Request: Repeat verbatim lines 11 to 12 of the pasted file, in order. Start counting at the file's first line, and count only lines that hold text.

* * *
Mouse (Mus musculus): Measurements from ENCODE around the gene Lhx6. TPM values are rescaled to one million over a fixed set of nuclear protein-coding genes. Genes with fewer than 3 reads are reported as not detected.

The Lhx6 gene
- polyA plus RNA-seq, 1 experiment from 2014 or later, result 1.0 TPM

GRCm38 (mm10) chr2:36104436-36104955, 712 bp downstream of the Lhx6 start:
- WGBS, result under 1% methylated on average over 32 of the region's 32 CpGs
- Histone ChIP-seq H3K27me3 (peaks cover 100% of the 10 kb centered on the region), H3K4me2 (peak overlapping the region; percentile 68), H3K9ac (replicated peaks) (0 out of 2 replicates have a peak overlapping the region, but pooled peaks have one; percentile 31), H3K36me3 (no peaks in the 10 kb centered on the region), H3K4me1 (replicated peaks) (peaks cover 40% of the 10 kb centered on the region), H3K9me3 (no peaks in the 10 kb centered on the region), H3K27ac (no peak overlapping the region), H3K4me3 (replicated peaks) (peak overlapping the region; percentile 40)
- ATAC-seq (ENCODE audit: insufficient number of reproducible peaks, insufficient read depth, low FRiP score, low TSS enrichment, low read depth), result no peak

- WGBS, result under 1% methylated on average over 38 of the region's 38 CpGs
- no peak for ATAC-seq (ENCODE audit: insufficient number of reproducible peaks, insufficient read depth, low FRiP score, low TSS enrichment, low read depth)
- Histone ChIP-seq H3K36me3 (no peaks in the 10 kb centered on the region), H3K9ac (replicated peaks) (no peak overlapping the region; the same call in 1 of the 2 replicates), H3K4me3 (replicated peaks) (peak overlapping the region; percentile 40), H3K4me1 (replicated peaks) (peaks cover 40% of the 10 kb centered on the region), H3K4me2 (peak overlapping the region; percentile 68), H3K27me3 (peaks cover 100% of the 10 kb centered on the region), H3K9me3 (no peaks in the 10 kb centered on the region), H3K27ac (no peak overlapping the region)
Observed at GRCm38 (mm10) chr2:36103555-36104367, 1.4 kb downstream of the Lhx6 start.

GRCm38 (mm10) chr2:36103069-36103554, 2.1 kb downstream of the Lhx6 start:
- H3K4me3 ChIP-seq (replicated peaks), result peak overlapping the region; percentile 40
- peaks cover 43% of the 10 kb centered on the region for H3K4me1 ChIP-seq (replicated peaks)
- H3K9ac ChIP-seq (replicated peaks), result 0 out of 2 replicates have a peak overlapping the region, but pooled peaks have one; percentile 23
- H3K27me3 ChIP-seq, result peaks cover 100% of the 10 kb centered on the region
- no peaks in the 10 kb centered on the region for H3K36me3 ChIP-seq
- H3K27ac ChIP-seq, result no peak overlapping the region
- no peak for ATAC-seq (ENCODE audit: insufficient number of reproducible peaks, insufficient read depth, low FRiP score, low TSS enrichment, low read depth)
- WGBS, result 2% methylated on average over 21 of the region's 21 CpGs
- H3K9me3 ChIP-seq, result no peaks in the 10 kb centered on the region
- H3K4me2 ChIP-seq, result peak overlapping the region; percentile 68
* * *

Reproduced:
Observed at GRCm38 (mm10) chr2:36103555-36104367, 1.4 kb downstream of the Lhx6 start.

GRCm38 (mm10) chr2:36103069-36103554, 2.1 kb downstream of the Lhx6 start: